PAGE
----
I have been experimenting with a new approach to my reading instruction and journals for the past couple of months. Our reading curriculum, while being great for introducing fun, simple fiction stories to my first graders, is seriously lacking in its use of nonfiction.
I have realized in my three short years as a teacher that most reading curriculum has the same problem: cute, fluffy stories used as the basis of instruction, with one or two nonfiction pieces sprinkled throughout.
One of my colleagues and team members was telling me about a website she sometimes used, ReadWorks. This nonprofit focuses on enhancing each child’s comprehension by providing the country’s largest of nonfiction and literary articles, organized by grade and topic. Everything within ReadWorks is based on large amounts of research, and focuses on the following “pillars.”
- The intentional development of background knowledge across subjects to support reading comprehension
- The explicit instruction of academic vocabulary
- The use of gradual release of responsibility methodology
- The use of scaffolds to support comprehension for all learners
- A focus on text structure and syntax
I was instantly sold on using the articles in my classroom, and loved the idea of using the articles hand-in-hand with my daily journal writing.
How I used ReadWorks in my own classroom:
I chose a group of articles each week and added them to my list, which saves them for quick access. I usually chose articles based on our weekly language arts stories, or something we had been talking about in class earlier during the week.
I project the articles on my SmartBoard to the whole class. I read the article out loud once, and we would talk about the vocabulary words embedded within. Then, I read it a second time.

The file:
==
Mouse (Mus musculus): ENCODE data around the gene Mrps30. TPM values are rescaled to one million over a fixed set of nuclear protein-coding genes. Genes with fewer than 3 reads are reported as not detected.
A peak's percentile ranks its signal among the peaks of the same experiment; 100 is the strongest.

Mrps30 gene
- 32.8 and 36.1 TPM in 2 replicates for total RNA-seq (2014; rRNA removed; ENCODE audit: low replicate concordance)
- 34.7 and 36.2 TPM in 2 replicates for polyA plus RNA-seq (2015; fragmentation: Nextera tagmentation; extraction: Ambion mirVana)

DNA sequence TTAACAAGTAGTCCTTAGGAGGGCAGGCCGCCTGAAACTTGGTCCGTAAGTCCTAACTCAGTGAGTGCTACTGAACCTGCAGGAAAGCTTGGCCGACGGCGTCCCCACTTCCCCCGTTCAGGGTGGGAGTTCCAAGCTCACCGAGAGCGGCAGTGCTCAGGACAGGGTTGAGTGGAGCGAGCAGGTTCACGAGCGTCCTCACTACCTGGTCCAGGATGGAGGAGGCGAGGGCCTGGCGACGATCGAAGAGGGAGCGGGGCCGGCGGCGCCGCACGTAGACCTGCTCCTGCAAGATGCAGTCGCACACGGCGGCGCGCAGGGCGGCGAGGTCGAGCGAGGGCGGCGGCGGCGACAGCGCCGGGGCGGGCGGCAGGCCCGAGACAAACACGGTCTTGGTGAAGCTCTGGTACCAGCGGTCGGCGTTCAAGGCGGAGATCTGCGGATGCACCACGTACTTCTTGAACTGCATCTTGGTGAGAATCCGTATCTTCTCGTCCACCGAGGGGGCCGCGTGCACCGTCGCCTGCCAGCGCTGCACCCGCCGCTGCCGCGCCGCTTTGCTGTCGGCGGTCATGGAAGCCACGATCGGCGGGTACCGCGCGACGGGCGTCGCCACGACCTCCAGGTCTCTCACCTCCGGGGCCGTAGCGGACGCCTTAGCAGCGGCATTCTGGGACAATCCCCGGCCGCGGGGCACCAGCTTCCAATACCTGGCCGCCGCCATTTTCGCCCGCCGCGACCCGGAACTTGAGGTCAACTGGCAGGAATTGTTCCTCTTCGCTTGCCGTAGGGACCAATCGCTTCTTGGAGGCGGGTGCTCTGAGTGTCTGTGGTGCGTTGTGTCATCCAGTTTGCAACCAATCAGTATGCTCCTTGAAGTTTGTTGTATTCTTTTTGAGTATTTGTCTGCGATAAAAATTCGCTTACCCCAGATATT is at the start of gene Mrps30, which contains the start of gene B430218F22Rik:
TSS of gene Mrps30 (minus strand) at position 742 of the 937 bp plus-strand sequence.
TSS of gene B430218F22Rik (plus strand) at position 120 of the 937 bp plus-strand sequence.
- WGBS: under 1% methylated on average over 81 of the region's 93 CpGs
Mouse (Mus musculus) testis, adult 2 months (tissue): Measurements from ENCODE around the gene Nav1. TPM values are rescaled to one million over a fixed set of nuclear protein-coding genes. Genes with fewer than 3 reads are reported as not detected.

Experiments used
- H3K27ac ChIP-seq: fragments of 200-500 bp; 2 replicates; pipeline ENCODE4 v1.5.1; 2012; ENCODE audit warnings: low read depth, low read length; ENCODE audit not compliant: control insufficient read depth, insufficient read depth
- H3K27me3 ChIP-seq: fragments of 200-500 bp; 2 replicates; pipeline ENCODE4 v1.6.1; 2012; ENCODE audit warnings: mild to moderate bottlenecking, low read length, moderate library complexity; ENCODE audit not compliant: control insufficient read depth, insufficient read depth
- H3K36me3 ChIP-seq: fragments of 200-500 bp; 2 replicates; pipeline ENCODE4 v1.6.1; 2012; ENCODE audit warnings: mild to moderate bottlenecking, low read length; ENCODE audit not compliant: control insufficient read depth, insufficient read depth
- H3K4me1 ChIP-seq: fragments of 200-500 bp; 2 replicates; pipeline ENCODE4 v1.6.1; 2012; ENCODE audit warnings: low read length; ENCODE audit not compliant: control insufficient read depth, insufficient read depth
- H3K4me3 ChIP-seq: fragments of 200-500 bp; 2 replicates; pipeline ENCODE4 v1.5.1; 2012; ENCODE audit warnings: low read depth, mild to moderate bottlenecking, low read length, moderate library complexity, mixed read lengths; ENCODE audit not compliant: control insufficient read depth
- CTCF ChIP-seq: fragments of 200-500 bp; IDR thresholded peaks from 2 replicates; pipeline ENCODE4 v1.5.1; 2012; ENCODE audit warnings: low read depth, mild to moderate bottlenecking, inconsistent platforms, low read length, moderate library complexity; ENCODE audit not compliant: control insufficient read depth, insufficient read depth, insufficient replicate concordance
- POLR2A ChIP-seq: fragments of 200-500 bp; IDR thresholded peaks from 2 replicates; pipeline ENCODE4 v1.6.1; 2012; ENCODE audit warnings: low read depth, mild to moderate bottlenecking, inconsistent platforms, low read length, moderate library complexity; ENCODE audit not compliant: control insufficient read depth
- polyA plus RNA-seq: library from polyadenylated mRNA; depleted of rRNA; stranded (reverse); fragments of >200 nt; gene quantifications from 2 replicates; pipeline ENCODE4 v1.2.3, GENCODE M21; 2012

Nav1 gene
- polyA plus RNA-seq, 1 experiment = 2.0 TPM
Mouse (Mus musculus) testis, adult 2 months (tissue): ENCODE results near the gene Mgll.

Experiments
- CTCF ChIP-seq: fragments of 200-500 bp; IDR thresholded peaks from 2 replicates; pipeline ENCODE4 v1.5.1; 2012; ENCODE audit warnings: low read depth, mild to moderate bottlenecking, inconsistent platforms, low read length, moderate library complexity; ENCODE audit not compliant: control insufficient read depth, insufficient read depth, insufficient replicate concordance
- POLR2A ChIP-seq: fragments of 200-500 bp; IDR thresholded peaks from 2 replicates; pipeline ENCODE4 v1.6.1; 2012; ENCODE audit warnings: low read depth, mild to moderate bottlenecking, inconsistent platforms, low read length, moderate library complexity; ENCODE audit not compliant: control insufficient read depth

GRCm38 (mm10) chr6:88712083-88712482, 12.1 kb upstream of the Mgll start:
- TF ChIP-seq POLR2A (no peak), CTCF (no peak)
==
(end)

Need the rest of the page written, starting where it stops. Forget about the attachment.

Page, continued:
In our journals, we would summarize what we learned from our reading as a class. I would model each day’s writing on the SmartBoard, where my students had the option to add or omit the details of what they learned.
Why is this important?
Students will fail if they can’t read or comprehend what they read.
Studies have shown that spending ten minutes a day with these nonfiction pieces increased words read by students by 49,500 words a year! Test scores have shown a 15% increase over the years with schools that use ReadWorks regularly. Not to mention, student vocabulary dramatically increases!
I was amazed in the months we used ReadWorks that my students remembered very key details about what we read, and they would even discuss with each other certain aspects of what we had learned about. First graders! Imagine the learning that could occur by using ReadWorks throughout their entire school careers!
Take a look at their very impressive journal entries following reading a nonfiction article!